Accomplish blog

Our Treasurer reflects on our progress


Back in 2005, two small 'acorns' were being planted in SW Uganda. Biira Agnes and Maali Wilson both had disabled children. Neither liked the generally accepted view that disabled children are a waste of space (or worse).  As Christians they both felt that all life is God-given and precious. Independently and in two separate areas they formed small self-help groups for a few like-minded parents meeting about once a month in hired rooms.  Agnes' group was called the Save our Disabled Children's Home (SADICH) and met in Kagando village near the border with the Democratic Republic of Congo.  Maali's group was named The Rwensori Association of Parents of Children with Disabilities (RAPCD) and met about thirty miles from Kagando near the town of Kasese. The huge Rwenzori mountain range (or Mountains of the Moon) forms the impressive backdrop to this whole, vast area.


On 6th July 2005 (the day London was awarded the 2012 Olympic Games) a young British physiotherapist, Rebecca Cornish (nee Baldock) flew out to Uganda for three years to work as a volunteer missionary. She was posted to Kagando Mission Hospital. Part of her duties was to assess disabilities within the community and thus she met Agnes and Maali. She planted her own tiny 'acorn' on her return to UK in 2008 by founding Accomplish Children's Trust (Accomplish) - with just £10 in the bank - to support these two projects.  At this time the goal of the two groups was to give mutual support to parents of children with disabilities. They also hoped to start a pig project.


Four years later, in 2012, Rebecca made her second return visit to this part of Uganda by which time the three tiny and vulnerable 'acorns' had grown into sturdy saplings. SADICH had grown from hiring one room occasionally into a vocational training centre owning a six-roomed building used for medical clinics, jewelry making, hairdressing and offices. In addition they have large workshops in a separate building for the teaching of tailoring and carpentry and also a toilet block, a water supply and electricity installed. The outreach programme into surrounding villages to reach disabled children is a huge success, reaching over 400 children. Many great projects operate from the SADICH vocational centre at Kagando including a goat project where the goat is owned by the disabled child thus bringing resources to his/her family. The proximity of the Kagando Mission Hospital has meant much medical support has been given to many disabled children.


Meanwhile the RAPCD group has grown into an integrated child education centre - primarily a primary school for deaf or blind children. Rebecca found happy pupils eager to learn and play, and dedicated staff caring and teaching. The school has two classrooms which duplicate as dormitories at night, toilets and a kitchen area - and a treasured tap for running water. RAPCD have also started an outreach project reaching children with many disabilities.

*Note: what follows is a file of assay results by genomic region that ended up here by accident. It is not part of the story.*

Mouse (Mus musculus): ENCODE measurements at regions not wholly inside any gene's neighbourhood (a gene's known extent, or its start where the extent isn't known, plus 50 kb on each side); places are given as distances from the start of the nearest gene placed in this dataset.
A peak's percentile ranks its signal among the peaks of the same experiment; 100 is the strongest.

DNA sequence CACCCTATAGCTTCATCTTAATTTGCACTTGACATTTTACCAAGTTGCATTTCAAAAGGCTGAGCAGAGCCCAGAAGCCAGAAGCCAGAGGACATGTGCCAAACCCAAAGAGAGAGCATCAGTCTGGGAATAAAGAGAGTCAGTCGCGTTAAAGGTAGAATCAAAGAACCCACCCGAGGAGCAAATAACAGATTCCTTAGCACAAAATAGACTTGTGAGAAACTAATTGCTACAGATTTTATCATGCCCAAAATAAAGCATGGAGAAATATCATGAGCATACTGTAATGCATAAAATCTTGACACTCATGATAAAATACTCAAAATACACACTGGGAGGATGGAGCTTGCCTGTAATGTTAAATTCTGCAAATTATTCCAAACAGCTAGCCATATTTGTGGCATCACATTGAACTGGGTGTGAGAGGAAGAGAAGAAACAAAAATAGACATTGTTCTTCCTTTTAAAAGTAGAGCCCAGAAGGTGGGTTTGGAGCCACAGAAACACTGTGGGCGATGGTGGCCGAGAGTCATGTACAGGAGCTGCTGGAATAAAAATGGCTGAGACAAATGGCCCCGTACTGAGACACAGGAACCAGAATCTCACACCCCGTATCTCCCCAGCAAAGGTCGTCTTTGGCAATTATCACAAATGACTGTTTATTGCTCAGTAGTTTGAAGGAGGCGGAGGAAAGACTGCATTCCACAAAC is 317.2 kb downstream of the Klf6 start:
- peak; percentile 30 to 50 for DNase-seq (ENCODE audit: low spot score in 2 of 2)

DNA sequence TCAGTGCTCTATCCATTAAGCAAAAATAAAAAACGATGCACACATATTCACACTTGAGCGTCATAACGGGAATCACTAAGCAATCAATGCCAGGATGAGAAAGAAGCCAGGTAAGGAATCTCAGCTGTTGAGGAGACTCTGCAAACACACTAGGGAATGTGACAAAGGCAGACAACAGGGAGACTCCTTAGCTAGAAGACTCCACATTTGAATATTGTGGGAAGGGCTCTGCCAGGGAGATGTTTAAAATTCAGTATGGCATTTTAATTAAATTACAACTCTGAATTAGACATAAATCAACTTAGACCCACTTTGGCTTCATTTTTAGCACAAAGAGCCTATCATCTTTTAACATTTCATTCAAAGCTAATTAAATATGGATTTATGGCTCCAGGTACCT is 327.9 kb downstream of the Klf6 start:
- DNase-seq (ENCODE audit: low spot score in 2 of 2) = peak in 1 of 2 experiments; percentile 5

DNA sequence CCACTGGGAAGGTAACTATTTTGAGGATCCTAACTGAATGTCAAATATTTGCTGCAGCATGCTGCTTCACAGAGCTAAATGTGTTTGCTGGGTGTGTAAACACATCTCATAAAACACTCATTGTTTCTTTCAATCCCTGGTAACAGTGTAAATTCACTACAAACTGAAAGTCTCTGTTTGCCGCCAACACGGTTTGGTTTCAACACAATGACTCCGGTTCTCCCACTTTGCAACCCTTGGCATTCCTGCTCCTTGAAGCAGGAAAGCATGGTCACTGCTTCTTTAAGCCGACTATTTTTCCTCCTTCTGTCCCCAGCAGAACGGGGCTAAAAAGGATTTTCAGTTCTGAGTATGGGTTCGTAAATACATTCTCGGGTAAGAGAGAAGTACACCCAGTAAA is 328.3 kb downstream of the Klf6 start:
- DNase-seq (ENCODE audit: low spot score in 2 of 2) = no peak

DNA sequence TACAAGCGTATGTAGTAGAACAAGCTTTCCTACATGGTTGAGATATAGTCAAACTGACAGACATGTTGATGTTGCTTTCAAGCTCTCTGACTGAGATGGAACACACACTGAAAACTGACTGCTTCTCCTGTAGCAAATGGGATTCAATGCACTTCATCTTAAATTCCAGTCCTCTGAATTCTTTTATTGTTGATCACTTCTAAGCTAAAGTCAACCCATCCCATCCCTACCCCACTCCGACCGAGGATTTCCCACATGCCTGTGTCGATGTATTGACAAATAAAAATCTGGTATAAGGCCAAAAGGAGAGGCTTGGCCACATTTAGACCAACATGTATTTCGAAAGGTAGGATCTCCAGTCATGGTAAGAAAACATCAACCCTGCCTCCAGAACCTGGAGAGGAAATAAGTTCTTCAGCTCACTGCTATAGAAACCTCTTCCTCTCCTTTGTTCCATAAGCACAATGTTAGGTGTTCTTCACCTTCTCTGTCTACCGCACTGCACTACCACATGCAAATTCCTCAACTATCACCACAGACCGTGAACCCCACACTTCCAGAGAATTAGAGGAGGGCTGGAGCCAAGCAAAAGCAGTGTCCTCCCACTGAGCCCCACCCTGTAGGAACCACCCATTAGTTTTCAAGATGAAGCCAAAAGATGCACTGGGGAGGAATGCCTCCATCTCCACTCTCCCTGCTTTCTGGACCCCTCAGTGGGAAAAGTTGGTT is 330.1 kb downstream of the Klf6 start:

Accomplish had also grown during these four years. In 2012 we received donations in excess of £19,000. All the money we receive is sent to Uganda and pays for the wages of eight teachers, three support staff, food for the pupils at the school, secondary school fees for seven pupils who are deaf or blind and the cost of running the outreach programmes. We have also paid for virtually all of the buildings at both projects plus many one-off needs such as text books and equipment, mosquito nets and beds, desks and water storage tanks.


This joint growth is nothing short of miraculous, and these three small 'oak trees' keep growing. In 2013, thanks to a generous legacy, both SADICH and RAPCD projects are in the process of building dormitories, washrooms, toilets and kitchens. The dormitory at SADICH will soon be home to twenty disabled youngsters who will be taught vocational skills to help them move into adult life with the hope of employment. The RAPCD centre has a five-year plan to expand the primary school gradually by 15 pupils a year until reaching 120 children. The reputation of the school has spread and places are in demand. There is no other provision for deaf or blind children in this large region and the school is becoming a centre of excellence for disabled children.  The dormitory being built at the school will be big enough to provide for the maximum 120 pupils. 

One of the Accomplish Trustees, Dr. Chris Harris, has just spent a year working at Kagando Hospital. Whilst there he set up both village and outreach clinics from the SADICH base to diagnose and treat epilepsy and provide follow-up. Accomplish will be funding the continuation of these clinics. 


The clinics have been life-transforming, as has much of the work carried out by the RAPCD and SADICH. Attitudes towards disabled children have been challenged and changed by the transformed lives of the children Accomplish supports.


An unbelievable amount has been achieved to help some of the poorest and most disadvantaged children in Africa and given them a much brighter future. We are all excited at the prospect of what the next four years will achieve!




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